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  1. Anomalism and Supervenience: A Critical Survey.Oron Shagrir - 2009 - Canadian Journal of Philosophy 39 (2):237-272.
    The thesis that mental properties are dependent, or supervenient, on physical properties, but this dependence is not lawlike, has been influential in contemporary philosophy of mind. It is put forward explicitly in Donald Davidson's seminal ‘Mental Events.’ On the one hand, Davidson claims that the mental is anomalous, that ‘there are no strict deterministic laws on the basis of which mental events can be predicted and explained’, and, in particular, that there are no strict psychophysical laws. On the other hand, (...)
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  • Anomalism and Supervenience: A Critical Survey.Oron Shagrir - 2009 - Canadian Journal of Philosophy 39 (2):pp. 237-272.
    The thesis that mental properties are dependent, or supervenient, on physical properties, but this dependence is not lawlike, has been influential in contemporary philosophy of mind. It is put forward explicitly in Donald Davidson's seminal ‘Mental Events.’ On the one hand, Davidson claims that the mental is anomalous, that ‘there are no strict deterministic laws on the basis of which mental events can be predicted and explained’, and, in particular, that there are no strict psychophysical laws. On the other hand, (...)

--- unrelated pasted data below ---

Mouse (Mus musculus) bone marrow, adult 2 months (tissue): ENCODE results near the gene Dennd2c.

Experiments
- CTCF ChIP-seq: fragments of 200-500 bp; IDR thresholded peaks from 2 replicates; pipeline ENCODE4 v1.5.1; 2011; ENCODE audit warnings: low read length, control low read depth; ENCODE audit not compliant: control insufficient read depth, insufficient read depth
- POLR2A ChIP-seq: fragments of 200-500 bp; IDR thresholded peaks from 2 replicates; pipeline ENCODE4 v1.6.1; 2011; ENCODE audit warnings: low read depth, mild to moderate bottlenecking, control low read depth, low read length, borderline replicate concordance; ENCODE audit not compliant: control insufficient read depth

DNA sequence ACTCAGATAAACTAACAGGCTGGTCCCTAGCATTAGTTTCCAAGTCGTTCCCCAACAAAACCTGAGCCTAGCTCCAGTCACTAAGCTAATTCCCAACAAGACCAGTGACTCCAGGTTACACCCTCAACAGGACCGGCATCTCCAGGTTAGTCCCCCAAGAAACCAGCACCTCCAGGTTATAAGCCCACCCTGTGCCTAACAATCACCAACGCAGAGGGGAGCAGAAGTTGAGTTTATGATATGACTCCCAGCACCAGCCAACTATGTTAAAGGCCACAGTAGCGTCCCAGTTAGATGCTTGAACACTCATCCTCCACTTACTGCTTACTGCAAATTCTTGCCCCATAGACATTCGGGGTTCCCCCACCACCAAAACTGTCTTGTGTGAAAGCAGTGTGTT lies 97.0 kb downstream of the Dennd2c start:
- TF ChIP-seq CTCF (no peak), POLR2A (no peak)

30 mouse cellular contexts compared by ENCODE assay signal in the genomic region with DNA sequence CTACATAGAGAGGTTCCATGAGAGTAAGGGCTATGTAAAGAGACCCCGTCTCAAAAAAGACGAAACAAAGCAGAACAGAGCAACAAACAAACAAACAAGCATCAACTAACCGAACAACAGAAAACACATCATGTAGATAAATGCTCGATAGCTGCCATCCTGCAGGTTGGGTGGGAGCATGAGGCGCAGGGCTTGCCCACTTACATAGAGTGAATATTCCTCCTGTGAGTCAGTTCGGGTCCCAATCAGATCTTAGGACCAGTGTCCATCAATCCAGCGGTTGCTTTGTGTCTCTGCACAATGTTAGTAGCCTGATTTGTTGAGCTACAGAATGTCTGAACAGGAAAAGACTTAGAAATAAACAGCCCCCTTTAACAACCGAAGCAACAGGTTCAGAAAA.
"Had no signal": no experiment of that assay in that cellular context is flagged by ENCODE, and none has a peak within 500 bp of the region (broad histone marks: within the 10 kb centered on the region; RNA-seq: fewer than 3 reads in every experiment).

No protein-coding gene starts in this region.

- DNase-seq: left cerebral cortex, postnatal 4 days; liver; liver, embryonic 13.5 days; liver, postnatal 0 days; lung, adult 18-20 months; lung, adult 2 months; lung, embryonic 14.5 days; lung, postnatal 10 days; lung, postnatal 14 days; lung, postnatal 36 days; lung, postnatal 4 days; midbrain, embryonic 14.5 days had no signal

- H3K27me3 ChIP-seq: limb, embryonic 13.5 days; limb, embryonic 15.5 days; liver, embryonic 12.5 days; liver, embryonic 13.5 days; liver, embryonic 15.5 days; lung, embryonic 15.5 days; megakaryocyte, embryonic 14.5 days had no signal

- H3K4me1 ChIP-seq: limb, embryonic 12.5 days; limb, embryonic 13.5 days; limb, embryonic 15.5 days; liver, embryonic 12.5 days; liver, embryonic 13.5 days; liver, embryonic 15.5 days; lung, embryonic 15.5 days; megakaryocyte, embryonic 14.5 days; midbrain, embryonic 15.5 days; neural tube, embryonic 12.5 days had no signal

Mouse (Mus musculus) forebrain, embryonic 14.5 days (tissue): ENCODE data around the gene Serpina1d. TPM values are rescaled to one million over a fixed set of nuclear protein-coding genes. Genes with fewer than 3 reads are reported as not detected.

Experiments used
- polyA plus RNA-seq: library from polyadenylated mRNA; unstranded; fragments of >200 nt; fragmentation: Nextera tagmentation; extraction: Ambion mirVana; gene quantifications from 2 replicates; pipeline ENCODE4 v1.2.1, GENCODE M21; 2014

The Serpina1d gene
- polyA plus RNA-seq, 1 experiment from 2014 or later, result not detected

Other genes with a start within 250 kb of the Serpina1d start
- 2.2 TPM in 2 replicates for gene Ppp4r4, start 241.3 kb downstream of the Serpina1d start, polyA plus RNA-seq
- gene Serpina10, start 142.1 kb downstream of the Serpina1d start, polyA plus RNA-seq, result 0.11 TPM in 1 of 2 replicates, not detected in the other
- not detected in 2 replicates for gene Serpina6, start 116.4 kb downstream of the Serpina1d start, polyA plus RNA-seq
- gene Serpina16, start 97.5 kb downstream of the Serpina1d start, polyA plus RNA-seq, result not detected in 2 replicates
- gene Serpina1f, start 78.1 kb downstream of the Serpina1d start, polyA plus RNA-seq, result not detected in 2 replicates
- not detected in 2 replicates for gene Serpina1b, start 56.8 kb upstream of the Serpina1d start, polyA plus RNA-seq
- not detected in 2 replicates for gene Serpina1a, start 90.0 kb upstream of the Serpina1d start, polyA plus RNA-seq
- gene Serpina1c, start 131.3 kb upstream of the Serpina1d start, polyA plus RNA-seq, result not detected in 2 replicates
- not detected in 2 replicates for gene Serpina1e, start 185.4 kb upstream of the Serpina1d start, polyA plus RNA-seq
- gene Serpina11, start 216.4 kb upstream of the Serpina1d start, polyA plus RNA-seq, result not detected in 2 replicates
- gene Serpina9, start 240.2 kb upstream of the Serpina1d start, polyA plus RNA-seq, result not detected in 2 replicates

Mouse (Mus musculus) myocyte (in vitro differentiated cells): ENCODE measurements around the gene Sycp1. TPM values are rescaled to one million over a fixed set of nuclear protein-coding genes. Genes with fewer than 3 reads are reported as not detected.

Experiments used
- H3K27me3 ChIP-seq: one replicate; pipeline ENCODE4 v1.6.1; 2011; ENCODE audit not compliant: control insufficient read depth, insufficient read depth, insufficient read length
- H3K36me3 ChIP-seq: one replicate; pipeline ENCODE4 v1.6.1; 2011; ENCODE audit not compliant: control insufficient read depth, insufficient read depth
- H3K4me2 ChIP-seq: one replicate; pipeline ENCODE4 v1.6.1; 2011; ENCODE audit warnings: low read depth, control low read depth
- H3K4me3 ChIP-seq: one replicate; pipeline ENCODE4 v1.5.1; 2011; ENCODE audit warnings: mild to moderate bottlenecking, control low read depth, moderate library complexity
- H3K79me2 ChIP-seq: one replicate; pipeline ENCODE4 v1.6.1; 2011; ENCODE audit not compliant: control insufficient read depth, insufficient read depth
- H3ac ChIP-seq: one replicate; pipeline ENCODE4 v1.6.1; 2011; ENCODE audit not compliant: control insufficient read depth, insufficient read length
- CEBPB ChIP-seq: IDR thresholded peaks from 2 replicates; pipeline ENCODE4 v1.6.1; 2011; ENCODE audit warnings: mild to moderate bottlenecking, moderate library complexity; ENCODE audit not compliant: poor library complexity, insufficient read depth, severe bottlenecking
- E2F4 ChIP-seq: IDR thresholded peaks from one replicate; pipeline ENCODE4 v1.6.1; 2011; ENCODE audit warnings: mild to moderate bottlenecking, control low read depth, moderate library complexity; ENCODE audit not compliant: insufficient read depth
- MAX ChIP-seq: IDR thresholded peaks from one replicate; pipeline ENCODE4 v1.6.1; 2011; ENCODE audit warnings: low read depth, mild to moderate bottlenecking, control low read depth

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  • Davidson's Social Externalism.Steven Yalowitz - 1999 - Philosophia 27 (1-2):99-136.
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  • Supervenience and Anomalism Are Compatible.Oron Shagrir - 2011 - Dialectica 65 (2):241-266.
    I explore a Davidsonian proposal for the reconciliation of two theses. One is the supervenience of the mental on the physical, the other is the anomalism of the mental. The gist of the proposal is that supervenience and anomalism are theses about interpretation. Starting with supervenience, the claim is that it should not be understood in terms of deeper metaphysical relations, but as a constraint on the relations between the applications of physical and mental predicates. Regarding anomalism, the claim is (...)
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